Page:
Right, I usually don’t feel very strongly about movies made from books. If I don’t like them I don’t like them, but that’s it. I can’t remember one that I’d care to elaborate about. I did mention "Needful things" (after the book by Stephen King) the other day over on Book Blogs, but it’s years I’ve seen the film and even longer that I’ve read the book, so I couldn’t even say much about it, other than that the film could never capture the complex and detailed plot and ramifications of the book.

So I decided to go and talk about "True Blood" instead. It’s not exactly a movie adaptation, but rather a TV series they made from the first book of Charlaine Harris’ Sookie Stackhouse series, "Dead until Dark", and I have plenty to complain about. If you have never read the books or watched the series, just ignore me. If you plan on watching it or reading the books, beware! Spoilers ahead.

The series does have a few good points that I want to get out of the way first.

  • Great title song by Jace Everett. Fits perfectly, conveys the right atmosphere.
  • Nice opening credits. Well, maybe not nice, but appropriate.
  • Stephen Moyer as Bill, Sookie’s vampire lover. I liked him a lot.
  • Nelson Ellis as Lafayette. OMG, he was wonderful

Now the not so good points.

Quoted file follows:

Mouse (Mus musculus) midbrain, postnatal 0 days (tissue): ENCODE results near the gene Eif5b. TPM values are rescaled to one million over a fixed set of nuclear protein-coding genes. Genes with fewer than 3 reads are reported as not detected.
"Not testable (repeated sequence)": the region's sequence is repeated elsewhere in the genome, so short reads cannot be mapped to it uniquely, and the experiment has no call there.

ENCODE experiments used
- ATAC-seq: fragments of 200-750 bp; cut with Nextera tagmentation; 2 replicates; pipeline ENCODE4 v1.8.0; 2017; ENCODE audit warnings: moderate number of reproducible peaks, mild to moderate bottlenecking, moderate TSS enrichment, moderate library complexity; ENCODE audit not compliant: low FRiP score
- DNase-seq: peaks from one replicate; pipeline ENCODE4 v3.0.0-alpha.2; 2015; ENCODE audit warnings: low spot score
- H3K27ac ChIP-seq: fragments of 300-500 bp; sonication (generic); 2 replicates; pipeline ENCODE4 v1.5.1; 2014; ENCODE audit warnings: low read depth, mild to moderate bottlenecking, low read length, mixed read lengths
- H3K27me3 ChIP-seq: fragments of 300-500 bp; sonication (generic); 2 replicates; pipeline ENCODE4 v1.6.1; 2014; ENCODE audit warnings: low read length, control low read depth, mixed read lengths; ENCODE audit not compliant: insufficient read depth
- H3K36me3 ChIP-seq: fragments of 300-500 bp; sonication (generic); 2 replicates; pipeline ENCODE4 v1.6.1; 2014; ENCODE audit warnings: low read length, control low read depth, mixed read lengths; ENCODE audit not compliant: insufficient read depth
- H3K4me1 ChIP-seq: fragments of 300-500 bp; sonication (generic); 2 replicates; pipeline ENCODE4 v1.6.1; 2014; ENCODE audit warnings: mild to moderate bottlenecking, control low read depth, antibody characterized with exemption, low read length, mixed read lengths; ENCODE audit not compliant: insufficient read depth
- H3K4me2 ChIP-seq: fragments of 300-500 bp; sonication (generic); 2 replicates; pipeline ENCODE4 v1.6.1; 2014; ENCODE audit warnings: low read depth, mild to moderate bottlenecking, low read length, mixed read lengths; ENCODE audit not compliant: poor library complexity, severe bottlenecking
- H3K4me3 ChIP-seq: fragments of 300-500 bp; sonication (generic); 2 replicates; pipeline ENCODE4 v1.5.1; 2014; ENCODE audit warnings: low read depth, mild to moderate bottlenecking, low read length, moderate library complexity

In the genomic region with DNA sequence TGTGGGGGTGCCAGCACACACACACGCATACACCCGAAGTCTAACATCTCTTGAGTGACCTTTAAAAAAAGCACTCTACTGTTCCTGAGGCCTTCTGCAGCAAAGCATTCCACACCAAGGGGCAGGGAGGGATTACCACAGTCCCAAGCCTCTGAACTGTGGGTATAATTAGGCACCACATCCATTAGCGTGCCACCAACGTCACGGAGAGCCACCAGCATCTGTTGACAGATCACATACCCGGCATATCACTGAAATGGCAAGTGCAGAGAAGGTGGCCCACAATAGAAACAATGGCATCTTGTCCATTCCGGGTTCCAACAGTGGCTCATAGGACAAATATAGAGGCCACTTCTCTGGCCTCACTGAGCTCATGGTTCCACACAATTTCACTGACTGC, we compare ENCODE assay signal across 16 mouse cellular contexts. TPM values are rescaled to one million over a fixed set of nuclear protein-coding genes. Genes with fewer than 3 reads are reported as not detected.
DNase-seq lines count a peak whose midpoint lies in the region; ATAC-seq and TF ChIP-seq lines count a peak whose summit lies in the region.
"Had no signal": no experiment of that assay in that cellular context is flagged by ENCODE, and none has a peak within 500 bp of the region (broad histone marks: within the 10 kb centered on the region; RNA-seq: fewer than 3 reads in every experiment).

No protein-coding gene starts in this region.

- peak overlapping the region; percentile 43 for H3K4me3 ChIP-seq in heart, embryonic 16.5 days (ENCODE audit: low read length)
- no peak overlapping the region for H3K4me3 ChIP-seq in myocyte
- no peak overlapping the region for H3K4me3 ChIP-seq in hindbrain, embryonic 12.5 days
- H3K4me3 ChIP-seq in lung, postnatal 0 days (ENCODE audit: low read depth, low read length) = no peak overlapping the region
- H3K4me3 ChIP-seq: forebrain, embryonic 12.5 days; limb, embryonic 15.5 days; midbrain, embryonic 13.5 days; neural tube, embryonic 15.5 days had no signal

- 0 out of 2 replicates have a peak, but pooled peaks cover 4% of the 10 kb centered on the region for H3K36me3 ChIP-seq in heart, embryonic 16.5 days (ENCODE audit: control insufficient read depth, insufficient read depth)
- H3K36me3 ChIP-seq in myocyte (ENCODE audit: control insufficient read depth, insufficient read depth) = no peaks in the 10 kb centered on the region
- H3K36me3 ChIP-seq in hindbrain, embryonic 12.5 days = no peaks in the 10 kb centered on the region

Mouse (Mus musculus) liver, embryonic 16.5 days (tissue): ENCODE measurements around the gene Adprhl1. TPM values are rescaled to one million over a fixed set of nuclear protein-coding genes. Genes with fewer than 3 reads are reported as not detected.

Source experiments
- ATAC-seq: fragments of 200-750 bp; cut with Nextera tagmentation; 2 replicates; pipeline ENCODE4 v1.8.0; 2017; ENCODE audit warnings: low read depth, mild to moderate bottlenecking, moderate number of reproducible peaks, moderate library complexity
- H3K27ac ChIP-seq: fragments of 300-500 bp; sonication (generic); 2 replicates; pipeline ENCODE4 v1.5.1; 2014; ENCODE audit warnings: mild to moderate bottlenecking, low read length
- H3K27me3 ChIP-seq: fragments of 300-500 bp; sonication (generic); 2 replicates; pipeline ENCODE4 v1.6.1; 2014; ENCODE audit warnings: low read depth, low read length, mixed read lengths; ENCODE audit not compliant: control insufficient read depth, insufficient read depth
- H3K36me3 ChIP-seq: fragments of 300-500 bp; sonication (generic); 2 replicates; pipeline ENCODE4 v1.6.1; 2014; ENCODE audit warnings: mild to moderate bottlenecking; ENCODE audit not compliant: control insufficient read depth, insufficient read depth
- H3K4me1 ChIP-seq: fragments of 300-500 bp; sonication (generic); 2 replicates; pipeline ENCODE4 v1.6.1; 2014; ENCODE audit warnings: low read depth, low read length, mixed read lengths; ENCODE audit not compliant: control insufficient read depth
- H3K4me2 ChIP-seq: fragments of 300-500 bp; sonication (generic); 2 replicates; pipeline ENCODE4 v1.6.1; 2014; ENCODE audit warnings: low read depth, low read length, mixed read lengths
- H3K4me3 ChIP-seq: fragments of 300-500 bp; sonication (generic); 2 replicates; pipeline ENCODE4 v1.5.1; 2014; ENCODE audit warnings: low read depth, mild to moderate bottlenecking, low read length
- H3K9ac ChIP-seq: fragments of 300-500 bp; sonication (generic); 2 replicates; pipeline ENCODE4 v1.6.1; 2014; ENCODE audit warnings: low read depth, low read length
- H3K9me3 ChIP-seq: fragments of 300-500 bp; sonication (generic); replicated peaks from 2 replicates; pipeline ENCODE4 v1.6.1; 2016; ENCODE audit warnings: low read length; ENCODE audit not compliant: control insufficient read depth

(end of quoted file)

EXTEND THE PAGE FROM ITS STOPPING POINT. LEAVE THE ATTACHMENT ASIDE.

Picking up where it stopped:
• Eric. WTF did they do to Eric? They picked a handsome Swede, Alexander Skarsgard, to play Eric, a highly attractive Norse vampire leader who can have any girl he wants, for authenticity, and then they take him and turn him into a greasy inconspicuous bloke who hides behind a curtain of even greasier hair. Not good. His character? Totally wrong. They completely failed to portray his relationship with Sookie in a correct way. The fact that they made Bill instead of Eric kill Longshadow (probably to make Bill shine, since he is a rather boring figure otherwise) makes me wonder how they will come round to set Sookie and Eric off eventually. Sookie and Eric have no kind of interaction in the show that is worth mentioning. Why Sookie would call Eric to accompany her to the orgy in the next book and how that no mark would ever turn up in a spandex suit (was it purple? I don’t remember) I can’t see. Book 4 which revolves around Sookie and Eric will never come to pass in that show.